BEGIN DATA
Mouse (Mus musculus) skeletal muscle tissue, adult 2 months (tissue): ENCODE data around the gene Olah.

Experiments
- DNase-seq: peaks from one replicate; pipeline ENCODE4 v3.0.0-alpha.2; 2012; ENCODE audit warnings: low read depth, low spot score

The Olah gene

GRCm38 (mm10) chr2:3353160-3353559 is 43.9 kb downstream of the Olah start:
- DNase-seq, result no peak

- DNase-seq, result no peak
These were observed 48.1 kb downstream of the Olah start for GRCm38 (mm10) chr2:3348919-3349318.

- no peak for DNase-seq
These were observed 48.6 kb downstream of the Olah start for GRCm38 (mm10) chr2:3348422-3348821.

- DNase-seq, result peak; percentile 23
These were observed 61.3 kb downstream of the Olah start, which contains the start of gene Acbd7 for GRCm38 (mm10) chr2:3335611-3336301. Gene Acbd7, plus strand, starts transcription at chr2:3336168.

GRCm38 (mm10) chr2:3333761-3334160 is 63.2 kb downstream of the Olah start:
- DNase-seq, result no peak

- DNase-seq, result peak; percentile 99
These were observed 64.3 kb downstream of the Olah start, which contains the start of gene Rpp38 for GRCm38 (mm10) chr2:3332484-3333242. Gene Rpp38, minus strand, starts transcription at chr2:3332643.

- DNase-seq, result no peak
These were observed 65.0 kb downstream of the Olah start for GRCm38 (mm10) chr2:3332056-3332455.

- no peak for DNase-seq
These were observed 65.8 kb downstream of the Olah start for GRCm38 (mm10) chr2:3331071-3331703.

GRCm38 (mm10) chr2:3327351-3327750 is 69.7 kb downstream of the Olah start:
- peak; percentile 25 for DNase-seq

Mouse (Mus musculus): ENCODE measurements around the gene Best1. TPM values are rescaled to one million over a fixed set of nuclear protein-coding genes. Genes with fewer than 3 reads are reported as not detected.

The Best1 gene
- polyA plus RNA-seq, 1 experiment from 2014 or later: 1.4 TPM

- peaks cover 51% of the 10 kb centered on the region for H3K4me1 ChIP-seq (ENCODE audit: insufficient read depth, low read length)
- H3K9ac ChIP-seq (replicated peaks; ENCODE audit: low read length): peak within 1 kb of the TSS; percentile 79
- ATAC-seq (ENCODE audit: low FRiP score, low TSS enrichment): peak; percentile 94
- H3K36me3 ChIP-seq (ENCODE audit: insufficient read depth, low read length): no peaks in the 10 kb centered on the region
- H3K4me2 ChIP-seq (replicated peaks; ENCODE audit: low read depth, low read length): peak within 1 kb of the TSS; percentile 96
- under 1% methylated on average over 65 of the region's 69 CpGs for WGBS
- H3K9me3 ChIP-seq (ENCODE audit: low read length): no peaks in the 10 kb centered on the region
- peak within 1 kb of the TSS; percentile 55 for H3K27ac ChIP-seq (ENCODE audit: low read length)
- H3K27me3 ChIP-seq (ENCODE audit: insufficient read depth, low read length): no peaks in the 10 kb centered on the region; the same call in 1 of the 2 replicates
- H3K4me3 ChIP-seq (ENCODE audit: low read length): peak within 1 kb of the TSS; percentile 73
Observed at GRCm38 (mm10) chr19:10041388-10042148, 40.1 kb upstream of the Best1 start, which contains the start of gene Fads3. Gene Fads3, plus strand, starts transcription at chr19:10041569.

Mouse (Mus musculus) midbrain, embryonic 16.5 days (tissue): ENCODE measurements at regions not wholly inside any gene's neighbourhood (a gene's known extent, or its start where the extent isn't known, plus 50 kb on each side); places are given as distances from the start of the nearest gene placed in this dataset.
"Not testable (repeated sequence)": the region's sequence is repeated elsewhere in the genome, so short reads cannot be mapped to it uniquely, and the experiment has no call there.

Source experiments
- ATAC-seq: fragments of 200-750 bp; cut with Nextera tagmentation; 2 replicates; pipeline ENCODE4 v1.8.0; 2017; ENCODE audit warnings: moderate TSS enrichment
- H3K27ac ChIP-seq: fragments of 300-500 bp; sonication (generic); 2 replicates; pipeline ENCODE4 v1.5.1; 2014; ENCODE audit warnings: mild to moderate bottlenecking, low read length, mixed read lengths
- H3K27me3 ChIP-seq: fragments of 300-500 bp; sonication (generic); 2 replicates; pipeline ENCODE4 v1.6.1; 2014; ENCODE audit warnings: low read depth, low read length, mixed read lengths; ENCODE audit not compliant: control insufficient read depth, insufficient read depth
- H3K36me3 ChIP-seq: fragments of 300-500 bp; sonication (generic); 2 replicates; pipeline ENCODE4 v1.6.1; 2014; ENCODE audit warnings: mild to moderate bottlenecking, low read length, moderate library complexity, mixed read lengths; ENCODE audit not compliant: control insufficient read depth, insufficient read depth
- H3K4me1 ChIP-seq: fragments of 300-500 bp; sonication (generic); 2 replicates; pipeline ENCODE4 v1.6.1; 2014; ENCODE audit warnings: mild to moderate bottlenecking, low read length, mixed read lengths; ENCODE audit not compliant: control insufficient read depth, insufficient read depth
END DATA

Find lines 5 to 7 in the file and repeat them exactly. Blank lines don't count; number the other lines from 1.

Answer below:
GRCm38 (mm10) chr2:3353160-3353559 is 43.9 kb downstream of the Olah start:
- DNase-seq, result no peak

- DNase-seq, result no peak